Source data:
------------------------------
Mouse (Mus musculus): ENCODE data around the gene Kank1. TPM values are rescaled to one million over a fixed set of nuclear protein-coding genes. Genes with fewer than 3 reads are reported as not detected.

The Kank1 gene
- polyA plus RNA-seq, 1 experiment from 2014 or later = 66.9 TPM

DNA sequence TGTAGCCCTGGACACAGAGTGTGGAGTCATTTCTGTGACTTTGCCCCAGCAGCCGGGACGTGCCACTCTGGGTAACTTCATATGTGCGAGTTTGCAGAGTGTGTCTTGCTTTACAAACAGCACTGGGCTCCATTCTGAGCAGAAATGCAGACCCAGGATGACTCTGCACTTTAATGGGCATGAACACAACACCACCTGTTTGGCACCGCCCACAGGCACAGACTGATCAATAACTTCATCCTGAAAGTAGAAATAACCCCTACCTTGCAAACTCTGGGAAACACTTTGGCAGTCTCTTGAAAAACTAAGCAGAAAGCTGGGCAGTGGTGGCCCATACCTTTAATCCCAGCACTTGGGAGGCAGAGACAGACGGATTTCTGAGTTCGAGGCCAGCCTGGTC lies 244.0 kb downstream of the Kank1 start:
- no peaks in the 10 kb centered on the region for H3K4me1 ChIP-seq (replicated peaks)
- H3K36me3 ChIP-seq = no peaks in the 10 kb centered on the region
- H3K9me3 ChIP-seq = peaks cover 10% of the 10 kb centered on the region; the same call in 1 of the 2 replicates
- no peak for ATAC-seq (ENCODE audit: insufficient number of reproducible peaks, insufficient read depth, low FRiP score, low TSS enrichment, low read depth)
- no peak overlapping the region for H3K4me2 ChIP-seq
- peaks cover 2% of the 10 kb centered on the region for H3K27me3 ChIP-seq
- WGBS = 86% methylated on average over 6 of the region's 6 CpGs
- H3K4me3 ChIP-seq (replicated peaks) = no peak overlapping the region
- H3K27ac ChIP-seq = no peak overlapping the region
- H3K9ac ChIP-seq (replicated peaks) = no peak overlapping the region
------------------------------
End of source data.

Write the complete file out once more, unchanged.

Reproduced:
Mouse (Mus musculus): ENCODE data around the gene Kank1. TPM values are rescaled to one million over a fixed set of nuclear protein-coding genes. Genes with fewer than 3 reads are reported as not detected.

The Kank1 gene
- polyA plus RNA-seq, 1 experiment from 2014 or later = 66.9 TPM

DNA sequence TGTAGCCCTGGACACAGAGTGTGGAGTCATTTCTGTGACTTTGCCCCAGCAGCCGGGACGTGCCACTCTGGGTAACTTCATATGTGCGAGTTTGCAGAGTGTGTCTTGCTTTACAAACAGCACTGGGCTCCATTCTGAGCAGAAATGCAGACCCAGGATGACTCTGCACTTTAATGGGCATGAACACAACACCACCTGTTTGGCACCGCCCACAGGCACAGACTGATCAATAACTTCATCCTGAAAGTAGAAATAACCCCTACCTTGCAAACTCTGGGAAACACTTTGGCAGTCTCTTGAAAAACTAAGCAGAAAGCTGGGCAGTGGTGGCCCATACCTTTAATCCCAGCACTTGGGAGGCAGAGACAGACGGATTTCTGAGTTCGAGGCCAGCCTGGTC lies 244.0 kb downstream of the Kank1 start:
- no peaks in the 10 kb centered on the region for H3K4me1 ChIP-seq (replicated peaks)
- H3K36me3 ChIP-seq = no peaks in the 10 kb centered on the region
- H3K9me3 ChIP-seq = peaks cover 10% of the 10 kb centered on the region; the same call in 1 of the 2 replicates
- no peak for ATAC-seq (ENCODE audit: insufficient number of reproducible peaks, insufficient read depth, low FRiP score, low TSS enrichment, low read depth)
- no peak overlapping the region for H3K4me2 ChIP-seq
- peaks cover 2% of the 10 kb centered on the region for H3K27me3 ChIP-seq
- WGBS = 86% methylated on average over 6 of the region's 6 CpGs
- H3K4me3 ChIP-seq (replicated peaks) = no peak overlapping the region
- H3K27ac ChIP-seq = no peak overlapping the region
- H3K9ac ChIP-seq (replicated peaks) = no peak overlapping the region